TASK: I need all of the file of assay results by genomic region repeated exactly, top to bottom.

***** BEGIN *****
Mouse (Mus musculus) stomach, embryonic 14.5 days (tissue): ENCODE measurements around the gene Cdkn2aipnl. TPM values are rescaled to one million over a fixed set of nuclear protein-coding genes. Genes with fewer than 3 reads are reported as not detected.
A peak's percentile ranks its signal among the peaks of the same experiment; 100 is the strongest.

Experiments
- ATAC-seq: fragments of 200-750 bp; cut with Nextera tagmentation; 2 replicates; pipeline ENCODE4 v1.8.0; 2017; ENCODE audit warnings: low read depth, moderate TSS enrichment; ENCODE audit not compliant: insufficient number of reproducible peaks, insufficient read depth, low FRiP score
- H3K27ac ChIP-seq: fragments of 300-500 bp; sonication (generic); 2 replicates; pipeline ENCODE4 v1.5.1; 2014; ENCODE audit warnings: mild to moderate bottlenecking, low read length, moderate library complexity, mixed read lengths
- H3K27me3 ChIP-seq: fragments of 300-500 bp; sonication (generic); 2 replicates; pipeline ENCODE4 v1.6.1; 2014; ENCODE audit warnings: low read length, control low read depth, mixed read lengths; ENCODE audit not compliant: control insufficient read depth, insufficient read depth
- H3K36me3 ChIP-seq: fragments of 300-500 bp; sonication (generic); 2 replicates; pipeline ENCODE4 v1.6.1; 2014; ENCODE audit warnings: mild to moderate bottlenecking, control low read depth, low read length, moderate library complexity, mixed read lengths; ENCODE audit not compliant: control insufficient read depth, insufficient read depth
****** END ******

Mouse (Mus musculus) stomach, embryonic 14.5 days (tissue): ENCODE measurements around the gene Cdkn2aipnl. TPM values are rescaled to one million over a fixed set of nuclear protein-coding genes. Genes with fewer than 3 reads are reported as not detected.
A peak's percentile ranks its signal among the peaks of the same experiment; 100 is the strongest.

Experiments
- ATAC-seq: fragments of 200-750 bp; cut with Nextera tagmentation; 2 replicates; pipeline ENCODE4 v1.8.0; 2017; ENCODE audit warnings: low read depth, moderate TSS enrichment; ENCODE audit not compliant: insufficient number of reproducible peaks, insufficient read depth, low FRiP score
- H3K27ac ChIP-seq: fragments of 300-500 bp; sonication (generic); 2 replicates; pipeline ENCODE4 v1.5.1; 2014; ENCODE audit warnings: mild to moderate bottlenecking, low read length, moderate library complexity, mixed read lengths
- H3K27me3 ChIP-seq: fragments of 300-500 bp; sonication (generic); 2 replicates; pipeline ENCODE4 v1.6.1; 2014; ENCODE audit warnings: low read length, control low read depth, mixed read lengths; ENCODE audit not compliant: control insufficient read depth, insufficient read depth
- H3K36me3 ChIP-seq: fragments of 300-500 bp; sonication (generic); 2 replicates; pipeline ENCODE4 v1.6.1; 2014; ENCODE audit warnings: mild to moderate bottlenecking, control low read depth, low read length, moderate library complexity, mixed read lengths; ENCODE audit not compliant: control insufficient read depth, insufficient read depth